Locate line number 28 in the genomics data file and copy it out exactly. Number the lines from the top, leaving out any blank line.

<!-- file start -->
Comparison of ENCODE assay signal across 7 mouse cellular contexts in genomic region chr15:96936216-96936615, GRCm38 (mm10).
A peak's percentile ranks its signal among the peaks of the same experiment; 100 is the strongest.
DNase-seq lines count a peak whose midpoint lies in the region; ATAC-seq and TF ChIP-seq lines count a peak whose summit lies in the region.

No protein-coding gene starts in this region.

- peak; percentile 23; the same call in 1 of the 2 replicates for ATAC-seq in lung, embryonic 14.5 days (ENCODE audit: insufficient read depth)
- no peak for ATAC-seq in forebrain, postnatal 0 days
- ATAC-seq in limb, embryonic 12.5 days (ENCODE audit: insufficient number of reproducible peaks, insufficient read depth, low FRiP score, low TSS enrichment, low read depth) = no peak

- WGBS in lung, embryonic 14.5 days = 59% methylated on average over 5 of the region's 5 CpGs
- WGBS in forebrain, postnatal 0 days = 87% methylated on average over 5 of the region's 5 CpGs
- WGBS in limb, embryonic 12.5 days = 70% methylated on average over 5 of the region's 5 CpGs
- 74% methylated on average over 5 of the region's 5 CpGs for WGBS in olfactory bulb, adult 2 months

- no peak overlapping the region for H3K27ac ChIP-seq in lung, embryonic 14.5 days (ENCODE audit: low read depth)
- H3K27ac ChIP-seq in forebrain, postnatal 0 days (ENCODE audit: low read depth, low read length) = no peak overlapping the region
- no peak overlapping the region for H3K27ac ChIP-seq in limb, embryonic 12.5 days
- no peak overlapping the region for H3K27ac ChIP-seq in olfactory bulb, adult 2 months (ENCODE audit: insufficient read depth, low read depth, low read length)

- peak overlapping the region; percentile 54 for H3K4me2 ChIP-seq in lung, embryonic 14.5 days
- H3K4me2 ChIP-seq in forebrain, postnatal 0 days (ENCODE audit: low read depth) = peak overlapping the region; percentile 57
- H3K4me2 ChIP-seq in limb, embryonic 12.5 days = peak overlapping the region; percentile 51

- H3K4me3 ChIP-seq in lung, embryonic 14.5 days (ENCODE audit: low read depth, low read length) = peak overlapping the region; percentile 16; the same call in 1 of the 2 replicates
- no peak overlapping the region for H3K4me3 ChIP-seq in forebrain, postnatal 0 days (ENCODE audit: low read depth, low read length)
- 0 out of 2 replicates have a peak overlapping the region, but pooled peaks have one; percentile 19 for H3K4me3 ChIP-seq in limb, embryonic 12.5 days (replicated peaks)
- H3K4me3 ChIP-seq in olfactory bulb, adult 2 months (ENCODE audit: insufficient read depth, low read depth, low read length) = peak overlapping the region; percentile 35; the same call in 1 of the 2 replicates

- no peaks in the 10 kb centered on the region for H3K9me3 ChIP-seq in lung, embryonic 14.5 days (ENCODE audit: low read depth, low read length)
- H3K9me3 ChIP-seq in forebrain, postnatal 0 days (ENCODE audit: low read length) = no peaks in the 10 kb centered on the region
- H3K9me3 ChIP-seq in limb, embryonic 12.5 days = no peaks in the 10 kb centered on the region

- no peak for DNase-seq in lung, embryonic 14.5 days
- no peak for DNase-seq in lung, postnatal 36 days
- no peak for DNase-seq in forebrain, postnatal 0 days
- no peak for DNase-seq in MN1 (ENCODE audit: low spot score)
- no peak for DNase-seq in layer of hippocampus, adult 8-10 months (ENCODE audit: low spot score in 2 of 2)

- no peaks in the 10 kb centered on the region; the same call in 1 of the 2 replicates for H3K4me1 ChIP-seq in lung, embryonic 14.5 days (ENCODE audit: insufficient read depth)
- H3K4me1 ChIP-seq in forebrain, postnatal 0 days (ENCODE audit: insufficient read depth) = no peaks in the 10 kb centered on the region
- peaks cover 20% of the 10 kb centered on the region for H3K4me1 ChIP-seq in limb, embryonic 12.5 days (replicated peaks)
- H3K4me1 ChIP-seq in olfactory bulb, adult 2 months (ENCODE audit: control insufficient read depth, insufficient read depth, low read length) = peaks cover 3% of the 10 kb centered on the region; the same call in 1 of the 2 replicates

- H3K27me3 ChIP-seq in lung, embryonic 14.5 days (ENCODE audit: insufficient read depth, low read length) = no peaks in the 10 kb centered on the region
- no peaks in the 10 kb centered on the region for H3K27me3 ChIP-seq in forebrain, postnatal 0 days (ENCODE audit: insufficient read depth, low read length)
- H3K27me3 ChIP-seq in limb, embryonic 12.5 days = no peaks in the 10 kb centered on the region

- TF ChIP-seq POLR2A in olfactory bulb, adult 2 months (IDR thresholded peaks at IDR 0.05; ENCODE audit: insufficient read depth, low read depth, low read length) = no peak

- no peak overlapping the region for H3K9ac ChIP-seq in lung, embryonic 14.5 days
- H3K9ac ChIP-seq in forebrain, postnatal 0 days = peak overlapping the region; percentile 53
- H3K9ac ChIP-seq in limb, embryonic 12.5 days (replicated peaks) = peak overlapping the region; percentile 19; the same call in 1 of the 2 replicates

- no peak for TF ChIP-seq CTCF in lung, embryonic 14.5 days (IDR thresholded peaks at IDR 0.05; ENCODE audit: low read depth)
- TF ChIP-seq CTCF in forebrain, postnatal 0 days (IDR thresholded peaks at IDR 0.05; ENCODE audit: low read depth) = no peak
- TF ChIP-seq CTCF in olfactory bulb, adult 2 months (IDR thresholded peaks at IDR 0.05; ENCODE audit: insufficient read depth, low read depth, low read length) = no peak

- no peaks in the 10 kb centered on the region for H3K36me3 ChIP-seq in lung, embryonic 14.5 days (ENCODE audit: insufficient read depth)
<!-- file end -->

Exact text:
- no peak for DNase-seq in forebrain, postnatal 0 days